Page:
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Social Media Insights

Avatar photo by Casey Woods, Executive Director | August 14, 2015

Get the most out of your online engagement efforts!
By Shane Wilson – Special Projects Coordinator

Buffer. SocialBro. Bubbly. Frilp. Am I making up words on the spot, or is there something more to this “new age” lexicon? The top experts in social media strategy know about these tools and use them on a daily basis. If you haven’t heard of them, now is the time to jump into the deep end and learn as much as you can about social media and how you can make it work for your business – in the most effective and efficient way possible. These tools and strategies, used in tandem with conventional marketing tactics, are meant to help you “drive” your business – drive sales, drive traffic, drive brand awareness.

New tools and platforms to keep an eye on


Short for “If This, Then That,” IFTTT is a time-saver’s dream. By activating your social accounts via their easy to use interface, it allows users to do multiple actions based on one. For instance, IF you upload a video to YouTube, THEN it can be automatically uploaded to your Facebook page. IF you or your business is tagged in a photo on Facebook by anyone, THEN it can be uploaded to your own Facebook photo album for you. There are hundreds of compatible apps and social media channels that can be programmed to do almost anything. You can create your own actions, called “recipes,” or you can browse a giant list of premade recipes!


For those looking for a “catch all” for social media management, few offer the range of services and tasks that Hootsuite does. Managing Facebook and Twitter via a single medium is very handy – there are even ways to handle multiple accounts of the same social platform. Hootsuite can be a tried and true resource- engagement results, web traffic reports, analytics, mobile support – you name it.


Similar to Hootsuite, Buffer allows you to post to social accounts like Instragram, Google+, Facebook, and Twitter through a singular dashboard. Buffer gives users a variety of unique tools, like sending single messages to multiple accounts and scheduling messages via a timing mechanism so as to hit the web at peak times. It also allows users to analyze traffic for each and every post via shortened, targeted links. It’s very user friendly, so those with little experience can feel comfortable jumping right in!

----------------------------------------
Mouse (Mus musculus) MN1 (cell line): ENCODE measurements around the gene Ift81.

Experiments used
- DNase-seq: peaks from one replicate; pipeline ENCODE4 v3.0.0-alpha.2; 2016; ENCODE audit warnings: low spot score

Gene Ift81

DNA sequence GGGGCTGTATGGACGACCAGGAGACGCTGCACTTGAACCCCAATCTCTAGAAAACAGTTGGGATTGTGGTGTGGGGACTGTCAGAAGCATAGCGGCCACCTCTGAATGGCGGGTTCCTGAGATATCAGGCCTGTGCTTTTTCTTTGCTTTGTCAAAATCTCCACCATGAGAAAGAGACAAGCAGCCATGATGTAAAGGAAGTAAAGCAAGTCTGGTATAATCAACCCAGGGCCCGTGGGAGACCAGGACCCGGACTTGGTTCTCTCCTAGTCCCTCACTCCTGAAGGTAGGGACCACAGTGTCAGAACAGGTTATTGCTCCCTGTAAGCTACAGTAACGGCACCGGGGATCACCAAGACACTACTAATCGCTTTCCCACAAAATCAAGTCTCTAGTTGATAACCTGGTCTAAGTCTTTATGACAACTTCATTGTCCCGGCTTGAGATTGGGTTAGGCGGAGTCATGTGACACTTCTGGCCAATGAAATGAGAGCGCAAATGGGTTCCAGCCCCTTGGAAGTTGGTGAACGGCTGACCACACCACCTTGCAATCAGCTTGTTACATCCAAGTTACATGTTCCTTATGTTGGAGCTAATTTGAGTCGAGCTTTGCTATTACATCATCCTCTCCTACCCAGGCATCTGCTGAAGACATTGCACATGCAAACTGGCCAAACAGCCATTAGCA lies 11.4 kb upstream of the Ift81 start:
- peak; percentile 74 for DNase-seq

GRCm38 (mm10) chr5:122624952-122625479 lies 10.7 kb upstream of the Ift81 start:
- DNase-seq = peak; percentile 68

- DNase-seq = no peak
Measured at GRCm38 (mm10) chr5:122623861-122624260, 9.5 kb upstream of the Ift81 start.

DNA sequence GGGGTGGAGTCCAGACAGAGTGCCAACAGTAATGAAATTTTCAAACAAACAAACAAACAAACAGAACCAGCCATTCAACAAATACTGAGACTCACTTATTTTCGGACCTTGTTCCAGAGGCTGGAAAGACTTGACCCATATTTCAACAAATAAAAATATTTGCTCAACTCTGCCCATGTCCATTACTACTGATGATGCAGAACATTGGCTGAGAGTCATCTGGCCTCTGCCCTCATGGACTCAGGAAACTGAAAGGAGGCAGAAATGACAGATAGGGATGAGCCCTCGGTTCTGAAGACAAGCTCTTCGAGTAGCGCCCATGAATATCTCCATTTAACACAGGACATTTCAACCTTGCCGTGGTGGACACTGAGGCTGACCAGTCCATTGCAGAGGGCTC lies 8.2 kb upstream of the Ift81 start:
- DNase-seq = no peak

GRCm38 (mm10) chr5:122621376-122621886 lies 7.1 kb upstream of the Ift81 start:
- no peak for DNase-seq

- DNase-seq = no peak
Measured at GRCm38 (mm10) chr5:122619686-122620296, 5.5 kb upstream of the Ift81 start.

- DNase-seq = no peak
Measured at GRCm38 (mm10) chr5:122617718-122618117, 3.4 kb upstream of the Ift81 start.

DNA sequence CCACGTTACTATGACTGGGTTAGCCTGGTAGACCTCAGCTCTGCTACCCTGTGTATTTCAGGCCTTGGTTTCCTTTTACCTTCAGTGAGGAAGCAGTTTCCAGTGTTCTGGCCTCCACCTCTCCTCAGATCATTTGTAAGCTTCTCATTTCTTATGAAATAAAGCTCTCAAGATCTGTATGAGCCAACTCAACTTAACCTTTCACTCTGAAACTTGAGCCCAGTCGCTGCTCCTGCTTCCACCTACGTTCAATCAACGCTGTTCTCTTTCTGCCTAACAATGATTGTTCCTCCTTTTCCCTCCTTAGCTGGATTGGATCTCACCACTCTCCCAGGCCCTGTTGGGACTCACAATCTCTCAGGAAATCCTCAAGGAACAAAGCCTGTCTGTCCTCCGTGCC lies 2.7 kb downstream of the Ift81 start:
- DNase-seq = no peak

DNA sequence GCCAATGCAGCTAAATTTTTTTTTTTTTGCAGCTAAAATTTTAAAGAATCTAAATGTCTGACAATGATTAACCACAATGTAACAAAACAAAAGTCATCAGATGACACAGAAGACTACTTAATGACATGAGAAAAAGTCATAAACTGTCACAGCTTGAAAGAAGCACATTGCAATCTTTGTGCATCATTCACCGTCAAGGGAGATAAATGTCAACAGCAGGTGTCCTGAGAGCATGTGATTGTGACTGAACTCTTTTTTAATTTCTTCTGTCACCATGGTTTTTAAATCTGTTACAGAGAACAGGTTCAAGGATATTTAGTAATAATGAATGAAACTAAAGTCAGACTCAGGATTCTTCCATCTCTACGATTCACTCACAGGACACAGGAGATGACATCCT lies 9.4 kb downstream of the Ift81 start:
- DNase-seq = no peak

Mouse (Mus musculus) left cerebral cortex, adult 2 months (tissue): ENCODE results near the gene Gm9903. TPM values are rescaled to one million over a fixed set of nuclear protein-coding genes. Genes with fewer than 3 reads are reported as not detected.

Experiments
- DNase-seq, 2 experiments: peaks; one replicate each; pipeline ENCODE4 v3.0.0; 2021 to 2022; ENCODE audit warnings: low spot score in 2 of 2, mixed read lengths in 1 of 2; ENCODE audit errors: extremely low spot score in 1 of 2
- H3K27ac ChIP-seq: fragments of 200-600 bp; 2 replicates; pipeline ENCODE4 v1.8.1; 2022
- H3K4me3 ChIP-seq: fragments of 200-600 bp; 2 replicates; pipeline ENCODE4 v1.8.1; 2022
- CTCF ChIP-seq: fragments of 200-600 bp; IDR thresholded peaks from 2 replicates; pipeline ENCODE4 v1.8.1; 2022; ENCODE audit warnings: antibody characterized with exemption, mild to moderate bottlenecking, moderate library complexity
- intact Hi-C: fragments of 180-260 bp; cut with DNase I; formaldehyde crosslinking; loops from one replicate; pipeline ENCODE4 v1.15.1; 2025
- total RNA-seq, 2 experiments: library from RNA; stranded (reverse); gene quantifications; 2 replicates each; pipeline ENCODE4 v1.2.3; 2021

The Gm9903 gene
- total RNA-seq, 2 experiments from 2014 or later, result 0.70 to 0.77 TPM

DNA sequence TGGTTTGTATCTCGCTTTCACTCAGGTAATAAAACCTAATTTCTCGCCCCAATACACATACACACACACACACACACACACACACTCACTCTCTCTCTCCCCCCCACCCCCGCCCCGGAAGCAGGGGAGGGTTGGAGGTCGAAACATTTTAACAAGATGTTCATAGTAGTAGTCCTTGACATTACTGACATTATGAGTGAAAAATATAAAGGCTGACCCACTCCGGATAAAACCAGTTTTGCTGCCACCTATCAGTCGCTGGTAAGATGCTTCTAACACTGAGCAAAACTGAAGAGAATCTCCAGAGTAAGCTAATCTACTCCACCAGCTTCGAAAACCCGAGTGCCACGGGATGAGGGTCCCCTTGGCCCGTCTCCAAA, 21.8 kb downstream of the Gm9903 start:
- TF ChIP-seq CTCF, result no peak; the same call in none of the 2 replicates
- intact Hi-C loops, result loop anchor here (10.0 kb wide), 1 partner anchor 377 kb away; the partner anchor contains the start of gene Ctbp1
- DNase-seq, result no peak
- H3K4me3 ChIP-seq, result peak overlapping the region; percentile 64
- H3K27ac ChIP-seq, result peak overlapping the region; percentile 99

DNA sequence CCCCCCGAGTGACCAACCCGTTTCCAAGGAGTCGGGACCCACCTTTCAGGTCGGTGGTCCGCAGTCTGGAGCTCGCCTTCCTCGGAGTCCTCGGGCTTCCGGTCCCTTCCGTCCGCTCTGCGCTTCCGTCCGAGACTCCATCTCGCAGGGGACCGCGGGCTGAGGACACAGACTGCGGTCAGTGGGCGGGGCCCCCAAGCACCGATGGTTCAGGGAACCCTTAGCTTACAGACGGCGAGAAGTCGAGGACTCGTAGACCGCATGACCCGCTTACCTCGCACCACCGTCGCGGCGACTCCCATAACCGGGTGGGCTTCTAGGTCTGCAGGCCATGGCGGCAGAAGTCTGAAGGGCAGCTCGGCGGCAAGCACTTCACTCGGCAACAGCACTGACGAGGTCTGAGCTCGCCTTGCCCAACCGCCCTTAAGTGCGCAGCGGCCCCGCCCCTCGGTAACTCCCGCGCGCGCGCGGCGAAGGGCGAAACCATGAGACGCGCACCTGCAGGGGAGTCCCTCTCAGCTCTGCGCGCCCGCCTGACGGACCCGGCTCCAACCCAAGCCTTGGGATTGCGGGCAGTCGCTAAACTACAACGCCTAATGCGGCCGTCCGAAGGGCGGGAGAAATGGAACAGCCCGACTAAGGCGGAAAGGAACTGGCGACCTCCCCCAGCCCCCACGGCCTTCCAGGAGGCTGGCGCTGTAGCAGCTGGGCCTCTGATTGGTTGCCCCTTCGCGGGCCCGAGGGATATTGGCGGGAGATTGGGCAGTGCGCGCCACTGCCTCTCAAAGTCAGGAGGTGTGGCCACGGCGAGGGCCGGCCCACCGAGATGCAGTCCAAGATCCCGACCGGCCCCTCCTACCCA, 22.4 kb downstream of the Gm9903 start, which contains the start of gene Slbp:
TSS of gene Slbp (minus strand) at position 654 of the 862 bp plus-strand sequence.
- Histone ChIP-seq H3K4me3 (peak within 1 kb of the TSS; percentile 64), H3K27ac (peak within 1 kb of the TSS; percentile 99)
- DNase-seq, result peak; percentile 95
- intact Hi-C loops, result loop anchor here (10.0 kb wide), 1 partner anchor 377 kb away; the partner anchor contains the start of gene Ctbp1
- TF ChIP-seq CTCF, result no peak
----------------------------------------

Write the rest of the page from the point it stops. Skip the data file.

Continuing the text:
Edgerank Checker

For businesses that are Facebook heavy or dependent (you shouldn’t be too dependent on just the one at this point!), there’s Edgerank Checker, a unique service that analyzes your page and gives suggestions. A better explanation from the web:

“Edgerank Checker helps admins understand how their followers interact with each post by assigning it an Edgerank score and makes recommendations to assist with future posts. With this tool, admins can even monitor each post in real time.”

Edgerank Checker also provides education on the (known) ins and outs of Facebook’s algorithm used to determine news feed layout and positioning. Timing strategies are also given, based on your audience’s peak usage times.


Like Edgerank Checker, SocialBro provides analytics and social strategy insights specifically for Twitter. The platform focuses more on data analytics rather than posting and scheduling content, so it’s best to use this in tandem with pieces like Hootsuite or Buffer.

This post from Visually gives insight into 16 social media tools that you should be using – a few of those listed above are on that list, so check it out for even more information. If you want to be on the “cutting edge” of social media strategy and implementation, check out these  15 Social Media Companies to Watch in 2015.

Social Media Return on Investment

Getting ROI from something as “intangible” seeming as a Facebook share or a favorite on Twitter is a hard concept to process, but it is certainly possible. In the context of dollars and cents, social media is only a portion of the total marketing package. That package is meant to get you a definitive return for your investment of time. Social media, as a promotion tactic, can help drive sales but only with a proper strategy. There are several things to consider when determining how to get the most bang for your buck on social media, including: